A month ago, I had a post sharing writing tips from editor Laura Backes. One that stuck out for me was when she said to describe your character from the feet up. I thought that was an interesting approach. Yesterday, I witnessed this technique in action and I was amazed at its effectiveness.
I went to see the movie, The Women, starring Meg Ryan, Annette Bening, Debra Messing and Jada Pinkett-Smith, based on a 1936 Clare Booth Luce play. It was the epitome of a chick flick. Women filled the theater except for the two lone guys who I figured owed their wives/girlfriends big-time.
I enjoyed the movie, but it was the opening credits that I thought were brilliant. As each of the star's name flashed across the screen, all we saw of her character was her feet as she walked.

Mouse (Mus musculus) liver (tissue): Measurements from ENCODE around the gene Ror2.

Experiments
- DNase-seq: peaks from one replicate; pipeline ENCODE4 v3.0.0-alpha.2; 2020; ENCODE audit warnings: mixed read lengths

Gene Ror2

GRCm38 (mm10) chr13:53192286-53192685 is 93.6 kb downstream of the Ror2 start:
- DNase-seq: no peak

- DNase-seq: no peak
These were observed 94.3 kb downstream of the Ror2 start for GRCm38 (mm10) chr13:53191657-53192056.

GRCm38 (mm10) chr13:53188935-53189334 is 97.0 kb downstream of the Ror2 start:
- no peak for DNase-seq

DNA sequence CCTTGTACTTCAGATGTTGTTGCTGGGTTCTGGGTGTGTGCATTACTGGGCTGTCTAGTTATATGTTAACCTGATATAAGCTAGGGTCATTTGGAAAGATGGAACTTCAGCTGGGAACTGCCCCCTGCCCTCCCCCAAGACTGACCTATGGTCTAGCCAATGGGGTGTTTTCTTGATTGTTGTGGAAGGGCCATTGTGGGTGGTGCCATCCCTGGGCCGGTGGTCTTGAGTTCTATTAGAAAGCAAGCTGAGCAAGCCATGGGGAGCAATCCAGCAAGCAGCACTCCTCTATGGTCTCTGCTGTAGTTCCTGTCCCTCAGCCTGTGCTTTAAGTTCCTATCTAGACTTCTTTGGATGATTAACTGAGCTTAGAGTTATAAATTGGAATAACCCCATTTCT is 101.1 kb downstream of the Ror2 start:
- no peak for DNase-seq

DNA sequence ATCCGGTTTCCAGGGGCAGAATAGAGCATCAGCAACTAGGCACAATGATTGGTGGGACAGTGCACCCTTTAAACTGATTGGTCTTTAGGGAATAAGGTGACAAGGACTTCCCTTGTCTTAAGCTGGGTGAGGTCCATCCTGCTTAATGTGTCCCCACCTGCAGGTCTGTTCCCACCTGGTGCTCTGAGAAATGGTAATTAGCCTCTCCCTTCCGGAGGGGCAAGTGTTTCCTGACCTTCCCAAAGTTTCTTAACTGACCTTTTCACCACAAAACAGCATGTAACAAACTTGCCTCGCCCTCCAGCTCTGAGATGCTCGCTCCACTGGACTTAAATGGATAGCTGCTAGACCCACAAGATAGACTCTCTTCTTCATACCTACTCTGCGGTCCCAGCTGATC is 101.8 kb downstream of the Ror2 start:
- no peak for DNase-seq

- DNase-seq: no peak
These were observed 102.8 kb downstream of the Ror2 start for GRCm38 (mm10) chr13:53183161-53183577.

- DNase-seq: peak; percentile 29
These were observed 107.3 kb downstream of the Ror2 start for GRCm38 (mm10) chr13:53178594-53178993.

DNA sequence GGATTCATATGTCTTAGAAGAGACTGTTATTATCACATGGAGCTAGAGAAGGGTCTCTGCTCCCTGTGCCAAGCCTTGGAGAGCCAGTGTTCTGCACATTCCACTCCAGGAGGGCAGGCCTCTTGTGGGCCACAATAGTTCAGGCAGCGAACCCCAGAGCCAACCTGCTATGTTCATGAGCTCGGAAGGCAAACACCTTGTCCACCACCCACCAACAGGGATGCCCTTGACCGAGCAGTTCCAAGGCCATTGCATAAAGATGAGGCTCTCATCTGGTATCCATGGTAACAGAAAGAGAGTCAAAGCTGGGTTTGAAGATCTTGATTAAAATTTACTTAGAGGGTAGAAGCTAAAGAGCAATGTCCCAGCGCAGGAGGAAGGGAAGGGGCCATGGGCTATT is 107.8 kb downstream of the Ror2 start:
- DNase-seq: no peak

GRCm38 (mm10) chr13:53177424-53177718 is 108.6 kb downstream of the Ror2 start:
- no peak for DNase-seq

Jada Pinkett Smith-Heavy duty, black leather boots with lots of buckles
Debra Messing-Flat pumps and she was pushing a stroller
I was amazed at how much I could tell about the characters already, just by knowing what kind of shoes they wore and the movie hadn't even started. Obviously in film we have the benefit of seeing, but I am sure the screen writer had to write this scene so the director would understand what was going on.
I think this is important for writers to think about because sometimes we go to great lengths to describe a character's personality when we really don't need to. All we need to do is put in some other minor descriptions and through those, our character's personality comes through.
What kind of shoes do your characters wear? Please share.